Spain wants to take control of Cuba’s airports

Spain wants to take control of Cuba's airportsHAVANA, 26 Mar  For months, success was taken for granted. Everything seemed more than on track. In the offices of the Ministry of Development, it was taken for granted that Aena would assert its status as the top favorite in the race to take control of the Havana airport, the first whose management the Cuban government intended to assign to a foreign company.

But in diplomacy, especially in its strictly economic aspect, there is always the risk that another is faster. And the thing ended up twisting.

It was 2016 and the then Minister of Development, Ana Pastor, returned from an official trip to Cuba with a collaboration agreement under her arm. It was a kind of tacit commitment from the authorities of the island that Aena would be a basic actor in the regime’s plan to tender the management of its six international airports, to transfer it to more experienced groups than the state-owned Cuban Aviation Corporation.

The Cuban government is preparing the tenders to cede the management of five large airports. Aena already takes positions

That official visit by Pastor and other Spanish ministers took place in May. Only three months later, in August, the government commanded by Raúl Castro extinguished the Spanish triumphalism with a stroke of the pen and awarded the works of expansion and management of the Havana-José Martí Airport to the consortium made up of the French companies Aéroports de Paris and Bouygues.

French diplomacy moved quickly in the weeks leading up to the final decision on the concession. Meanwhile, in Spain the political paralysis had reigned for months after the elections of 20-D (which ended up being published six months later, on 26-J) and the interim government had slowed the approval of Aena’s international expansion plan, which had in Cuba one of its fundamental stops. So the company was left without one of the jewels with which it aimed to prop up its external growth.

Legaz in Havana
The plans of Cuba, in full economic opening, now go to tender the management of the other major airports on the island. The Cuban government wants to share the management of the international airports of Varadero, Santiago, Cayo Coco, Santa Clara and Holguín (although it is not excluded to add any of the airports destined only to national connections), and in this new task Spain is already taking positions so as not to be disappointed again.

The Cuban Government has confirmed that its intention is to continue with the process initiated with the Havana airport and extend it to the rest of the large national aerodromes. Ownership of the facilities would remain state-owned, but their exploitation would be ceded.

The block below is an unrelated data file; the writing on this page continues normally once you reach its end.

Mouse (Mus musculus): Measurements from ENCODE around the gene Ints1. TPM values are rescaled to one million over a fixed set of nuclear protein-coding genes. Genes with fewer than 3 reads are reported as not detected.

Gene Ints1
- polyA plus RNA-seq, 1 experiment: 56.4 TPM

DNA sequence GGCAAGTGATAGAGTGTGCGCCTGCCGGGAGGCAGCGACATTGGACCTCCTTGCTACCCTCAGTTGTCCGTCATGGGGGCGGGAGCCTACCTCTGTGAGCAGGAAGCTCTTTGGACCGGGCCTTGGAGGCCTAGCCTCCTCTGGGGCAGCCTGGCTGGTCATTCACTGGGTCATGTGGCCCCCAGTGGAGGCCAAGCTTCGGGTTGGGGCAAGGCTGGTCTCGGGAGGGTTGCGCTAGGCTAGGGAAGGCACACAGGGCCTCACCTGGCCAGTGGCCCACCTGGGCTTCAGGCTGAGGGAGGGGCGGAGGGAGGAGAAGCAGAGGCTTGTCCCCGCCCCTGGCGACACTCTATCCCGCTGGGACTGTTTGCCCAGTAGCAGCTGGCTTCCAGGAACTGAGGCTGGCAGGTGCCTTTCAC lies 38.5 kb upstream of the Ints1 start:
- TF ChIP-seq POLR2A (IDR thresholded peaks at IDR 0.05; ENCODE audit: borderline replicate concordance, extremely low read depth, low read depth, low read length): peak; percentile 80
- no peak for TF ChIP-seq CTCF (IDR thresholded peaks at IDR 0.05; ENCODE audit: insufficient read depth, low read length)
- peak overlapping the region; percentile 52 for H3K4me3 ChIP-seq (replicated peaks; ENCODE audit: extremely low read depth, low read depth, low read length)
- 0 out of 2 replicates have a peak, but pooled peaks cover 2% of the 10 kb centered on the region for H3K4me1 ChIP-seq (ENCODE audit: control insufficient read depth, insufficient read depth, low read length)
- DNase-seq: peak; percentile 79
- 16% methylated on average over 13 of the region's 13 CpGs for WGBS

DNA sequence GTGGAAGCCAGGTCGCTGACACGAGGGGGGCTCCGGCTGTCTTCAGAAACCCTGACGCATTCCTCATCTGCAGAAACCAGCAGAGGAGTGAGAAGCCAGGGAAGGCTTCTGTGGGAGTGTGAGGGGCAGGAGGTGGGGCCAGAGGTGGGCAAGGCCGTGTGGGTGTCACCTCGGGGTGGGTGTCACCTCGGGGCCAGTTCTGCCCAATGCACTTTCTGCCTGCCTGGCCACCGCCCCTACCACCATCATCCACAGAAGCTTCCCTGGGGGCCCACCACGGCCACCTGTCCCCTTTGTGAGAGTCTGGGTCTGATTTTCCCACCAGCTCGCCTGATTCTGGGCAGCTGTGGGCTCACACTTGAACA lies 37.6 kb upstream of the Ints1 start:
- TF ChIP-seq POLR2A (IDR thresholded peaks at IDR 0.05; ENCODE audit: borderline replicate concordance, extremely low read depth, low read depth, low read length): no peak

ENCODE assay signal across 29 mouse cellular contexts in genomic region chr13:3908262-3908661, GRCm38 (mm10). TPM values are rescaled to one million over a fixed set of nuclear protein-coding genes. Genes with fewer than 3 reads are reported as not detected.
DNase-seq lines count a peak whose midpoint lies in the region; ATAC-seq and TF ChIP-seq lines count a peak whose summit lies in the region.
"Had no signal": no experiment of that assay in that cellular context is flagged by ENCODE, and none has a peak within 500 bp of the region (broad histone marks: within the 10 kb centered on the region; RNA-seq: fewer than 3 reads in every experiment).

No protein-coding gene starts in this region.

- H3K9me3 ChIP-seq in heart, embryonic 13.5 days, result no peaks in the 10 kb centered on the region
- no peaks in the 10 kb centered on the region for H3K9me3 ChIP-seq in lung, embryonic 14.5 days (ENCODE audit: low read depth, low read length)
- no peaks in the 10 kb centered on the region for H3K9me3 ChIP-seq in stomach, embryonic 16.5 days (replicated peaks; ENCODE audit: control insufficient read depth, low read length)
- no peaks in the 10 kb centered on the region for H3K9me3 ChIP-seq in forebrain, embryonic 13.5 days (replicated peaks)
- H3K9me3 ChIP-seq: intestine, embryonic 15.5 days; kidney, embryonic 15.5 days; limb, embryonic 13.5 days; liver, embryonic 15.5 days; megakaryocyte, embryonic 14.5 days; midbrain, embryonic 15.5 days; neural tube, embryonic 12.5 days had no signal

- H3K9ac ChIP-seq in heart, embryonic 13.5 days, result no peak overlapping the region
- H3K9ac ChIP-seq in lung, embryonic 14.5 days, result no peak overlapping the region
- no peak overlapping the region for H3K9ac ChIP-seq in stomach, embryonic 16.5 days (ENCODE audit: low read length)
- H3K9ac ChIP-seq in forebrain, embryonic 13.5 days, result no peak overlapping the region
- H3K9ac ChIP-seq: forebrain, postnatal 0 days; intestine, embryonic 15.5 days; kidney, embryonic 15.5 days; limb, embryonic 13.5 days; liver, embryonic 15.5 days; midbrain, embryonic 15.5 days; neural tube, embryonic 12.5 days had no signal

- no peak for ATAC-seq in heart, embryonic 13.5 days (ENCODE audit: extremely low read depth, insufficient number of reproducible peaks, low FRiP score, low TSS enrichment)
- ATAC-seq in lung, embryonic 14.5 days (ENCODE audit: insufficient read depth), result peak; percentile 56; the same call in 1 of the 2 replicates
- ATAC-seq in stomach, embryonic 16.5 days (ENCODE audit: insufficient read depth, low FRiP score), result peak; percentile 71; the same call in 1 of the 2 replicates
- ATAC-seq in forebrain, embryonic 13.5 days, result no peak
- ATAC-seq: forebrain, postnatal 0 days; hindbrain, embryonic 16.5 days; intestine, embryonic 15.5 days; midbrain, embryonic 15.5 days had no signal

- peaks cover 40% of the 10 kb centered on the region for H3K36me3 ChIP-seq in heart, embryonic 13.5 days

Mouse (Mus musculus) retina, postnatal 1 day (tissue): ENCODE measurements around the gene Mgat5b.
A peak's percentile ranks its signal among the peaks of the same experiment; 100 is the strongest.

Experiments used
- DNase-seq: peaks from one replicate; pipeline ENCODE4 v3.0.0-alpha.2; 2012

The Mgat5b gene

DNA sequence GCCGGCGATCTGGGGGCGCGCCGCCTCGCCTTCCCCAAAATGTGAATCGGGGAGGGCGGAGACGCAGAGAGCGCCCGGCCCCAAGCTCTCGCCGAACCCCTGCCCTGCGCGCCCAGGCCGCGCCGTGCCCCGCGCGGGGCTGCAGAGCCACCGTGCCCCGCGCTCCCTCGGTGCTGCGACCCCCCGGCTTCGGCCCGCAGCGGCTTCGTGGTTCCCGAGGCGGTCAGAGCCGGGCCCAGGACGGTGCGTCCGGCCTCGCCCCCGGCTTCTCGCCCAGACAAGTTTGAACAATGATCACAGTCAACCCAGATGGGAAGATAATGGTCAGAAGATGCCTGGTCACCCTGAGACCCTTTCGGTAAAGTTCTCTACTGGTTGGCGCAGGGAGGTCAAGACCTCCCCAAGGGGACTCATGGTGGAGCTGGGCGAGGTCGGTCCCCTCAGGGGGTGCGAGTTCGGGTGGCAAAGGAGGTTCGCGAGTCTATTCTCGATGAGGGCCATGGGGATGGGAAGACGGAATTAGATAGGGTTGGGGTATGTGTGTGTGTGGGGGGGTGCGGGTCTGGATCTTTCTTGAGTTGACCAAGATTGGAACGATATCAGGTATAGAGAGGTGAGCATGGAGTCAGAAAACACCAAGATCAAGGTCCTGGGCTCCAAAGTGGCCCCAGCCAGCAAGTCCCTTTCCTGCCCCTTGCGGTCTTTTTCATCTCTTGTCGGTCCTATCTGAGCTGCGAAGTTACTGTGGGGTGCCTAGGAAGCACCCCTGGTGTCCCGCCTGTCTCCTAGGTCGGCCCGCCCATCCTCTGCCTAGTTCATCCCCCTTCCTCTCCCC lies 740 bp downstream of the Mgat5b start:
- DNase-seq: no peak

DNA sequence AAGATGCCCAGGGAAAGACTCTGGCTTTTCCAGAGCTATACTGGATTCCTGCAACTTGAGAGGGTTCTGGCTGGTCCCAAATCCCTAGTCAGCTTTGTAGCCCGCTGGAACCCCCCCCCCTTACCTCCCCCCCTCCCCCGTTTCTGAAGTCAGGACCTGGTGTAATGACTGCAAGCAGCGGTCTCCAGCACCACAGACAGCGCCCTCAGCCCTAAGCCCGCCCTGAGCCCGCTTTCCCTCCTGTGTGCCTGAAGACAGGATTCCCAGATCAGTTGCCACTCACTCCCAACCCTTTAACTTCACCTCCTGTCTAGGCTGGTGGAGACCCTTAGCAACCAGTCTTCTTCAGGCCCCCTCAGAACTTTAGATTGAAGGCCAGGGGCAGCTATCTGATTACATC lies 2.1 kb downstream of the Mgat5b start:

And although the Cuban authorities have not formally undertaken the process and there are no official deadlines to do so, Aena has resumed contacts at the highest level to prepare for when the project is resumed. “With Cuba you never know, but it could be this year,” says a sector source.

Last February, just four months after his appointment, the new president of Aena, Jaime García-Legaz, has already made a trip to Cuba to explore business opportunities and learn first-hand about the plans of the island’s authorities.

García-Legaz can assert in this task the very good relationship that, according to several political sources, he has with some ministers of the Cuban Government, harvested during the time he was Secretary of State for Commerce and also as president of Icex.

The plan of Havana for its airports is to emulate the formula that has been used for decades in the tourism sector, transferring the exploitation of hotels to foreign chains and maintaining ownership (or a majority co-ownership) in the hands of Cuban public companies. Spanish hotel groups are, by far, the ones with the greatest presence on the island. Meliá, Iberostar, Barceló … are real giants that operate dozens of establishments in the country.

The Cuban paradox
Aena is already the world’s largest airport group, managing facilities that last year reached 265 million passengers. In addition to the network of 46 airports in Spain, the subsidiary Aena Internacional participates in another 16 airports in Mexico, the United Kingdom, Colombia and Jamaica.

And now he wants to add Cuba (also Japan and the United States) to that list of countries where he is present. García-Legaz has made the internationalization of the group one of its major objectives, but for the time remaining for the end of the legislature, it may have to settle for just laying the foundations for the future.